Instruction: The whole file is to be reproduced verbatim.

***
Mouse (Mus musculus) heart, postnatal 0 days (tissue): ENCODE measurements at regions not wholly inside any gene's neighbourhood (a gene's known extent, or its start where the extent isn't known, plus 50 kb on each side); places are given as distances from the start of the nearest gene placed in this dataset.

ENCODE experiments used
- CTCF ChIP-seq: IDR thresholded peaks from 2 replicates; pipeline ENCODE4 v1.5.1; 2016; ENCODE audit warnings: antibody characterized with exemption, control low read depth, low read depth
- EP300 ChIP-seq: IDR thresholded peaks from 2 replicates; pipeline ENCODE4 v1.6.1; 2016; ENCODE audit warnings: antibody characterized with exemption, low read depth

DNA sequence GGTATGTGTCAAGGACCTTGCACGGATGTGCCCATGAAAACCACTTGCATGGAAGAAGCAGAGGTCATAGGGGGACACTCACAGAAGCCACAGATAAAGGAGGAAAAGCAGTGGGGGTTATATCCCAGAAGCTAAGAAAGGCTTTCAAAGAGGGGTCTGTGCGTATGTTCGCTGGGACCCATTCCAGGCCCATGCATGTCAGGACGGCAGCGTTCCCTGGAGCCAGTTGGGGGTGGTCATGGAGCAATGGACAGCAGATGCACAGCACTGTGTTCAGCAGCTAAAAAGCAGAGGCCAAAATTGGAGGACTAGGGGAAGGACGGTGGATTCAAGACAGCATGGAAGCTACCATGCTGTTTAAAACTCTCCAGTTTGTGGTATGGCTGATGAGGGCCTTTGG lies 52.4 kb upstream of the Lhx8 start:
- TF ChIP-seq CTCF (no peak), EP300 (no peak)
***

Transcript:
Mouse (Mus musculus) heart, postnatal 0 days (tissue): ENCODE measurements at regions not wholly inside any gene's neighbourhood (a gene's known extent, or its start where the extent isn't known, plus 50 kb on each side); places are given as distances from the start of the nearest gene placed in this dataset.

ENCODE experiments used
- CTCF ChIP-seq: IDR thresholded peaks from 2 replicates; pipeline ENCODE4 v1.5.1; 2016; ENCODE audit warnings: antibody characterized with exemption, control low read depth, low read depth
- EP300 ChIP-seq: IDR thresholded peaks from 2 replicates; pipeline ENCODE4 v1.6.1; 2016; ENCODE audit warnings: antibody characterized with exemption, low read depth

DNA sequence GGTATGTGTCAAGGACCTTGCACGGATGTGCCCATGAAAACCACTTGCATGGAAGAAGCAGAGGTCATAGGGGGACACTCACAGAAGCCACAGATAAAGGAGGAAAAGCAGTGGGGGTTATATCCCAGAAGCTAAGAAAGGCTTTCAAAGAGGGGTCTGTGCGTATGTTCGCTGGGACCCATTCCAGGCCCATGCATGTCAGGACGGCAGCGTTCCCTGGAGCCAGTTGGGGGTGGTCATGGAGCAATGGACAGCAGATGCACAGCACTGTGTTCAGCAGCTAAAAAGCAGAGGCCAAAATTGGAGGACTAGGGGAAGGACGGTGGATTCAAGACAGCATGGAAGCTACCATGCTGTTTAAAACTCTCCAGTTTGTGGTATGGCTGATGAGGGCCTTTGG lies 52.4 kb upstream of the Lhx8 start:
- TF ChIP-seq CTCF (no peak), EP300 (no peak)